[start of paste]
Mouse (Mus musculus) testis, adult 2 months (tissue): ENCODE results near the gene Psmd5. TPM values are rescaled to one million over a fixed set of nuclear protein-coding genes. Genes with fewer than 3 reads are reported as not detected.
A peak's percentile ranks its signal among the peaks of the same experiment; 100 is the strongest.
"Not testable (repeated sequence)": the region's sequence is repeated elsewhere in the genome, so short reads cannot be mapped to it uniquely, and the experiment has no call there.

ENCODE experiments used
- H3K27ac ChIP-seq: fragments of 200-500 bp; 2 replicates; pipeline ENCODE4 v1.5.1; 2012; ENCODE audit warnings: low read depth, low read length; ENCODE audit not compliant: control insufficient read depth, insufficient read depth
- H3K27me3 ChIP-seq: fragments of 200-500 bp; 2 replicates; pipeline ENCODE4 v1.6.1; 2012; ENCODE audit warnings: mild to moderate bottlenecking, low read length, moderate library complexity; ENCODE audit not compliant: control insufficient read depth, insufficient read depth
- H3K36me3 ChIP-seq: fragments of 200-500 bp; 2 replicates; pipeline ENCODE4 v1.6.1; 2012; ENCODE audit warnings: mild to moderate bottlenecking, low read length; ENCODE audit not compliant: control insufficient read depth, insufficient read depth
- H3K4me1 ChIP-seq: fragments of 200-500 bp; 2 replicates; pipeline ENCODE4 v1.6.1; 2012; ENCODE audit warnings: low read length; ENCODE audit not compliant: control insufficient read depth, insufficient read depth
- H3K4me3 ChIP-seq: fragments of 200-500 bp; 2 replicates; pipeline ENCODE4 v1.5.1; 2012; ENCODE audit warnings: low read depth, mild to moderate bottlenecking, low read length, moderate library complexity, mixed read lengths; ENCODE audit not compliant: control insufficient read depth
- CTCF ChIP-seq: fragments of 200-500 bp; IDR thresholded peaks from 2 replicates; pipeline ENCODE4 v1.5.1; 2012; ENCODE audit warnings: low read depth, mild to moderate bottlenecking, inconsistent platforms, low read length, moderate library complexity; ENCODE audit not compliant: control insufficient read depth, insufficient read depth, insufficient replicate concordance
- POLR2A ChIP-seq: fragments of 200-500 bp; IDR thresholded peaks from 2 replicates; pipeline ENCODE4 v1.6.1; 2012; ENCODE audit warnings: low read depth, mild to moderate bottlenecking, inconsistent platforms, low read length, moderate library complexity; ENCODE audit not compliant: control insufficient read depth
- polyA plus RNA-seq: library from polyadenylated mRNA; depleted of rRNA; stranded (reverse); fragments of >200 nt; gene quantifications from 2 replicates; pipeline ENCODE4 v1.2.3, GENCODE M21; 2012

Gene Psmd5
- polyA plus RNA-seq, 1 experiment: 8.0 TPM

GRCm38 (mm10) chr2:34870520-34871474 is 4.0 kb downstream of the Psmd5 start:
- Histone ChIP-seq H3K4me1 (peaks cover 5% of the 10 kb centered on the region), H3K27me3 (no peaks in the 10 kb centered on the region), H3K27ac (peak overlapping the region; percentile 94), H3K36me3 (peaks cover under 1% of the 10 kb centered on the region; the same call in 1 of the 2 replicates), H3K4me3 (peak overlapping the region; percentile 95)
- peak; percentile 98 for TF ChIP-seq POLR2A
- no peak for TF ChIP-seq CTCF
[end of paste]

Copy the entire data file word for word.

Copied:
Mouse (Mus musculus) testis, adult 2 months (tissue): ENCODE results near the gene Psmd5. TPM values are rescaled to one million over a fixed set of nuclear protein-coding genes. Genes with fewer than 3 reads are reported as not detected.
A peak's percentile ranks its signal among the peaks of the same experiment; 100 is the strongest.
"Not testable (repeated sequence)": the region's sequence is repeated elsewhere in the genome, so short reads cannot be mapped to it uniquely, and the experiment has no call there.

ENCODE experiments used
- H3K27ac ChIP-seq: fragments of 200-500 bp; 2 replicates; pipeline ENCODE4 v1.5.1; 2012; ENCODE audit warnings: low read depth, low read length; ENCODE audit not compliant: control insufficient read depth, insufficient read depth
- H3K27me3 ChIP-seq: fragments of 200-500 bp; 2 replicates; pipeline ENCODE4 v1.6.1; 2012; ENCODE audit warnings: mild to moderate bottlenecking, low read length, moderate library complexity; ENCODE audit not compliant: control insufficient read depth, insufficient read depth
- H3K36me3 ChIP-seq: fragments of 200-500 bp; 2 replicates; pipeline ENCODE4 v1.6.1; 2012; ENCODE audit warnings: mild to moderate bottlenecking, low read length; ENCODE audit not compliant: control insufficient read depth, insufficient read depth
- H3K4me1 ChIP-seq: fragments of 200-500 bp; 2 replicates; pipeline ENCODE4 v1.6.1; 2012; ENCODE audit warnings: low read length; ENCODE audit not compliant: control insufficient read depth, insufficient read depth
- H3K4me3 ChIP-seq: fragments of 200-500 bp; 2 replicates; pipeline ENCODE4 v1.5.1; 2012; ENCODE audit warnings: low read depth, mild to moderate bottlenecking, low read length, moderate library complexity, mixed read lengths; ENCODE audit not compliant: control insufficient read depth
- CTCF ChIP-seq: fragments of 200-500 bp; IDR thresholded peaks from 2 replicates; pipeline ENCODE4 v1.5.1; 2012; ENCODE audit warnings: low read depth, mild to moderate bottlenecking, inconsistent platforms, low read length, moderate library complexity; ENCODE audit not compliant: control insufficient read depth, insufficient read depth, insufficient replicate concordance
- POLR2A ChIP-seq: fragments of 200-500 bp; IDR thresholded peaks from 2 replicates; pipeline ENCODE4 v1.6.1; 2012; ENCODE audit warnings: low read depth, mild to moderate bottlenecking, inconsistent platforms, low read length, moderate library complexity; ENCODE audit not compliant: control insufficient read depth
- polyA plus RNA-seq: library from polyadenylated mRNA; depleted of rRNA; stranded (reverse); fragments of >200 nt; gene quantifications from 2 replicates; pipeline ENCODE4 v1.2.3, GENCODE M21; 2012

Gene Psmd5
- polyA plus RNA-seq, 1 experiment: 8.0 TPM

GRCm38 (mm10) chr2:34870520-34871474 is 4.0 kb downstream of the Psmd5 start:
- Histone ChIP-seq H3K4me1 (peaks cover 5% of the 10 kb centered on the region), H3K27me3 (no peaks in the 10 kb centered on the region), H3K27ac (peak overlapping the region; percentile 94), H3K36me3 (peaks cover under 1% of the 10 kb centered on the region; the same call in 1 of the 2 replicates), H3K4me3 (peak overlapping the region; percentile 95)
- peak; percentile 98 for TF ChIP-seq POLR2A
- no peak for TF ChIP-seq CTCF